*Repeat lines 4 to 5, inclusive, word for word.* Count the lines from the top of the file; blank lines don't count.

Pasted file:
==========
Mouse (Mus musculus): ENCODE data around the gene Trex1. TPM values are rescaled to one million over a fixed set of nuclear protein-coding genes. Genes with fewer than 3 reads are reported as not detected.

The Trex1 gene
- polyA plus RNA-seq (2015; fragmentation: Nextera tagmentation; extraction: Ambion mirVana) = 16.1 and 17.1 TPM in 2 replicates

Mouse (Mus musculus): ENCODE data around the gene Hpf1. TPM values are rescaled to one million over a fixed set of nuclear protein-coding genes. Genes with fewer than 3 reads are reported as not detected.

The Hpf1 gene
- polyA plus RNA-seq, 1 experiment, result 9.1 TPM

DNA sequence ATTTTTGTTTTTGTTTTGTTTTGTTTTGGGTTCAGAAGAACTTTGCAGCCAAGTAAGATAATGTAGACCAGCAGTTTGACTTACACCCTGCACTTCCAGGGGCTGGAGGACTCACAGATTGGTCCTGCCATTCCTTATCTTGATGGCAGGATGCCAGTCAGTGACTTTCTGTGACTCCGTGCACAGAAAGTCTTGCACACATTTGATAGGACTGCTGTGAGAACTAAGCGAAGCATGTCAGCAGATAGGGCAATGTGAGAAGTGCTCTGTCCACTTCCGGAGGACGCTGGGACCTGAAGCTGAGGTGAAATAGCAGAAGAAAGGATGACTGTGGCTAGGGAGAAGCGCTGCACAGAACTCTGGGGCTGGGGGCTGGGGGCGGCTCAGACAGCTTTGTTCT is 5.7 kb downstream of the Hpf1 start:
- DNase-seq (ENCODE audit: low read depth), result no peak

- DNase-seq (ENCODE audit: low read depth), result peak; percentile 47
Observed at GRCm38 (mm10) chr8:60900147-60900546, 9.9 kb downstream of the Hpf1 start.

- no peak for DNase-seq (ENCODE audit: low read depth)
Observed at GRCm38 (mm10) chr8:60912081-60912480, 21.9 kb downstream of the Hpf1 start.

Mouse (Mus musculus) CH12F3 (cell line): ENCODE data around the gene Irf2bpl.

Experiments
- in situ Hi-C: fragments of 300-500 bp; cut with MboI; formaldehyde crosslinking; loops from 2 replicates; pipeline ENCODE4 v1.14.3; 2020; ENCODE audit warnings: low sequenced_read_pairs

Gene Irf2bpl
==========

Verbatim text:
Mouse (Mus musculus): ENCODE data around the gene Hpf1. TPM values are rescaled to one million over a fixed set of nuclear protein-coding genes. Genes with fewer than 3 reads are reported as not detected.

The Hpf1 gene